Leaders need to be multi-faceted to navigate through business these days and adding collaborative leadership techniques is one way to accomplish this. Leadership is a complex skill that requires constant analysis and refinement to perform with capability. Leaders must be adaptable to changes both within and outside their organization and respond to these changing conditions in a manner that benefits their team. Often this means adjusting or tweaking their leadership style. There are times when it makes sense to be a forceful leader who makes decisions and forges the way while at other times it is appropriate to adopt a more collaborative effort. With that in mind, we bring you twelve facets of a collaborative leader from Jesse Lyn Stoner.
1. Flatten things. They flatten the traditional hierarchical chain of command and create networks. They also flatten compensation structures so the difference in pay-scale between the top and bottom is not astronomical.
2. Allow leadership to emerge. They let go of the need to be in control because they trust in the vision and the people. Roles and responsibilities shift as the nature of the work changes, and leadership emerges according to what is required.
3. Know the business and the landscape. Always learning, they are interested in a wide variety of topics. Not only do they understand their business, they keep abreast of events and ideas outside their own area of expertise in order to see trends and possibilities.
4. Live in the land of curiosity. Instead of seeking quick answers, they consider the larger picture and long-term implications. They ask good questions that open up possibilities and that help people find their own solutions. They seek information from multiple sources.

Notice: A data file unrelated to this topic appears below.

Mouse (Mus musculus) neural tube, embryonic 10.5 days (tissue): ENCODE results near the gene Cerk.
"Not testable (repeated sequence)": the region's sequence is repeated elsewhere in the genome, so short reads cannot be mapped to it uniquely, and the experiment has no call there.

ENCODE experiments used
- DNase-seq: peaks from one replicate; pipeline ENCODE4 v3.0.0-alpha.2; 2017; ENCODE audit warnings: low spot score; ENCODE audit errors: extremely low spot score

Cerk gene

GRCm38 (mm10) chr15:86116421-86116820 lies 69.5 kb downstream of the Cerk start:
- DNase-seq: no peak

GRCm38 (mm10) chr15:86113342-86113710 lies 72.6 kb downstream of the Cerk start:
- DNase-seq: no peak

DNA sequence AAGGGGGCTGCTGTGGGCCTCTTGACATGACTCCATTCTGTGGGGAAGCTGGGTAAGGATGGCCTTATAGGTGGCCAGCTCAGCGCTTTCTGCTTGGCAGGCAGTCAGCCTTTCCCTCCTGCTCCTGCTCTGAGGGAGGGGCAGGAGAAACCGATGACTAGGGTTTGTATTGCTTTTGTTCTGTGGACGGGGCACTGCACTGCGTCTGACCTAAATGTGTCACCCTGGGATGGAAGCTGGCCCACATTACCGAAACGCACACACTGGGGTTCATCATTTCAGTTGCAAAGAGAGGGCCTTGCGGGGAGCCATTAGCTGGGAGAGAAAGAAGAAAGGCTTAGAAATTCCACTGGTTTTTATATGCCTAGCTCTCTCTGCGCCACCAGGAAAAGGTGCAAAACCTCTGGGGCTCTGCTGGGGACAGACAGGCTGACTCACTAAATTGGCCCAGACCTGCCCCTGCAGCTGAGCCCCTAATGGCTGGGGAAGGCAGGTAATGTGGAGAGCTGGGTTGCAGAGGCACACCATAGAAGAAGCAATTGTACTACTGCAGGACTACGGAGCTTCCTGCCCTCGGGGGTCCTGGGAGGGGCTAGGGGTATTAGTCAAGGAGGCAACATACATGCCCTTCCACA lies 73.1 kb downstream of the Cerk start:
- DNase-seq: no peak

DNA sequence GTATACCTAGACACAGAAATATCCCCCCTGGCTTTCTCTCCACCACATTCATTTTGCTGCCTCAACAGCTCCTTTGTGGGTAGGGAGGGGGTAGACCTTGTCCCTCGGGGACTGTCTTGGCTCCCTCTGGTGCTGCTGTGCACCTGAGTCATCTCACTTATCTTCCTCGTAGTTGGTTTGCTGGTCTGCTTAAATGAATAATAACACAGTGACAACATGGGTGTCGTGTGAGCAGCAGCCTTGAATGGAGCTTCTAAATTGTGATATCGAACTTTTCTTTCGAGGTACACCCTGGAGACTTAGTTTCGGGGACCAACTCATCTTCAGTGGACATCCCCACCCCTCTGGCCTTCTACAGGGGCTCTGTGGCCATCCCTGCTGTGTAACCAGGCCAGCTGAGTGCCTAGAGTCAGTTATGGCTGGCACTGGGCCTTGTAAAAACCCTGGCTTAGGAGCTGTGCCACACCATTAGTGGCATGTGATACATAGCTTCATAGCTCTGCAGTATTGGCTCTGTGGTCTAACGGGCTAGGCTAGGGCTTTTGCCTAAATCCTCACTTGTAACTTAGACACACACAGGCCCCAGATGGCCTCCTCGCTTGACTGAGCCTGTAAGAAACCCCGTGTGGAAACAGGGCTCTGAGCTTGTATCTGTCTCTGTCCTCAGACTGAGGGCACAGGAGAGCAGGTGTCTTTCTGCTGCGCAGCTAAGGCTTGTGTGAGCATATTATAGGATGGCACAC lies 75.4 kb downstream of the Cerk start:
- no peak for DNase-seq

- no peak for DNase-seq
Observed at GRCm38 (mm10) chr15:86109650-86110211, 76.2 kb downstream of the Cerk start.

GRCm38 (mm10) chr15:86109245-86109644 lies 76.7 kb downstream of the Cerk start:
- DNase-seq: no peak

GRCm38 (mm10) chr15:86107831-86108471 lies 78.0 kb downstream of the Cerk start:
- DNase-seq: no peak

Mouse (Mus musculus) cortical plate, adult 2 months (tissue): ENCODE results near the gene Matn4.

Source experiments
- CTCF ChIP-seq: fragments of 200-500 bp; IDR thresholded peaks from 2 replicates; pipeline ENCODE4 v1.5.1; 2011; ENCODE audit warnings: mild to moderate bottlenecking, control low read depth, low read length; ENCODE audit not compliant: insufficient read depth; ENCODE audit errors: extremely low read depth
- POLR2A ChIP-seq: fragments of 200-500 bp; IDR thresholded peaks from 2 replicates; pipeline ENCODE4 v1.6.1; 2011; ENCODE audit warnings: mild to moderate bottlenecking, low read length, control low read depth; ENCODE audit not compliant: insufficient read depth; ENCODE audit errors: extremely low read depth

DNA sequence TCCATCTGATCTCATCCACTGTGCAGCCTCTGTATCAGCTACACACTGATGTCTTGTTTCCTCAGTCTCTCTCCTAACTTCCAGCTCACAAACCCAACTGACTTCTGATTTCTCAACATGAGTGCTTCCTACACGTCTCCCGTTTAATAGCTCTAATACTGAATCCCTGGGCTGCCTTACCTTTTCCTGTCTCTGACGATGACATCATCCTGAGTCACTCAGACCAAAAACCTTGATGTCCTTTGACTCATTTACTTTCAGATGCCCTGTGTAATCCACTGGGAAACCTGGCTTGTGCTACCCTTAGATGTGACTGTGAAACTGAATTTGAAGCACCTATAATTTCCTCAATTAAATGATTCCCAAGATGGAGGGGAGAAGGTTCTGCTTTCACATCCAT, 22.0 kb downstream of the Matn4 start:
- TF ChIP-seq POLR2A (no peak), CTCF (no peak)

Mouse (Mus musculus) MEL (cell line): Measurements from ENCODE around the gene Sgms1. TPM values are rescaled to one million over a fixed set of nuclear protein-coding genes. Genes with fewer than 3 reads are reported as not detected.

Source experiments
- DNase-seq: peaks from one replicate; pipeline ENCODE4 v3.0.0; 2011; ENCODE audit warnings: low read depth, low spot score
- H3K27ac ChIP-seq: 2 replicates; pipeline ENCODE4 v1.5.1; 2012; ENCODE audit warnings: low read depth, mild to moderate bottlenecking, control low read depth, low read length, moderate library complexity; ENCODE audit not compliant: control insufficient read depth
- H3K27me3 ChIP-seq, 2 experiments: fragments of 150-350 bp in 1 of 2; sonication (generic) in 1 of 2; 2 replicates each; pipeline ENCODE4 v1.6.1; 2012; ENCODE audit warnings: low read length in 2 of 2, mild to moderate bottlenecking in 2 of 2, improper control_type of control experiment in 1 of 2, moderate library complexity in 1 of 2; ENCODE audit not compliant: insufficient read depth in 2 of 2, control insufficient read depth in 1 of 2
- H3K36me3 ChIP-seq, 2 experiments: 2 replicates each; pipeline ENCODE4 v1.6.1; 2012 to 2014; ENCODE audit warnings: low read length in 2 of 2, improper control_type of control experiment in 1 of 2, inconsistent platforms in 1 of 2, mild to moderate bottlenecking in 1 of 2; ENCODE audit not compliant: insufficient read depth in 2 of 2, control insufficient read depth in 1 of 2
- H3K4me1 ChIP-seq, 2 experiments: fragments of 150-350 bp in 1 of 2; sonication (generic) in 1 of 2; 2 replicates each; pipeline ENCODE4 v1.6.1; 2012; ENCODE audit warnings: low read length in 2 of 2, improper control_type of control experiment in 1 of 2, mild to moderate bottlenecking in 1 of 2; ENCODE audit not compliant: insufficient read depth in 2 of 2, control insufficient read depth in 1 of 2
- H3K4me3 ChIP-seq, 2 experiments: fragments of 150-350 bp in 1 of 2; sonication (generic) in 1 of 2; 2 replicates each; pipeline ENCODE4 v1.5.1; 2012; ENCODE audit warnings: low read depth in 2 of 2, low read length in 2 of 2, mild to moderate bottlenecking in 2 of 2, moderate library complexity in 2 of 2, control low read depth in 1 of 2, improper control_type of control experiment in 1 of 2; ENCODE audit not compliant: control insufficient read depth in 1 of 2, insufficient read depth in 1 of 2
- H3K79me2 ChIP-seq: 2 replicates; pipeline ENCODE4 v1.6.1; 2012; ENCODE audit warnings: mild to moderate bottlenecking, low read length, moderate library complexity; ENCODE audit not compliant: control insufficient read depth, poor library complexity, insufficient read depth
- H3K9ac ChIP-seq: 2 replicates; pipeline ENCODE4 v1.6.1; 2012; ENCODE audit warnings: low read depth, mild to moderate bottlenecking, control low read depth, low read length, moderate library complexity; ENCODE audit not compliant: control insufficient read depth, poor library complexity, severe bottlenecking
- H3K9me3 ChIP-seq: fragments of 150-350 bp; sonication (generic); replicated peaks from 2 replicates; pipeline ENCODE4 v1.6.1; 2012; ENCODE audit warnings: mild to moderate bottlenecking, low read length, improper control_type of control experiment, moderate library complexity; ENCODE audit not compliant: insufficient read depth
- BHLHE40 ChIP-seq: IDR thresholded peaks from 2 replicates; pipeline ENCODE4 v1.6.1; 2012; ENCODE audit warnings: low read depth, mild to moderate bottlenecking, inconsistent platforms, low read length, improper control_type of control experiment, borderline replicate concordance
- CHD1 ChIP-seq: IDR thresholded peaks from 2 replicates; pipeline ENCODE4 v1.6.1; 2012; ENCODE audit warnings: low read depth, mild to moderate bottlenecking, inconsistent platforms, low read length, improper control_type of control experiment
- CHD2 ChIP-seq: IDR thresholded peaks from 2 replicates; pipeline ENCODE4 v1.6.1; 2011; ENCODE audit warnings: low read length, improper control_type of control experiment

5. Ask for directions when driving. Not only are they willing to ask for help, they are not afraid to be vulnerable and fully human. They know their limitations and what they don’t know, and they are willing to rely on others for support.
6. Genuinely care about people. They respect people as fellow human beings and care about their health and well-being. They connect with people at a personal level, regardless of their role.
Read more at 12 Things Collaborative Leaders Do
Leaders need to have different styles of leadership that they can seamlessly work into their office persona to weather the changing environment. Being a multi-faceted leader does not mean that you are Dr. Jekyll and Mr. Hyde. Rather, you are able to deftly switch modes and command your team's attention and also give them free reign to accomplish tasks. It is a difficult but worthwhile balance. A leader is someone their team looks up to and should be depended upon to offer both guidance and a helping hand. Embracing the twelve facets of collaborative leadership will enhance your leadership and gain you trust and respect from your team.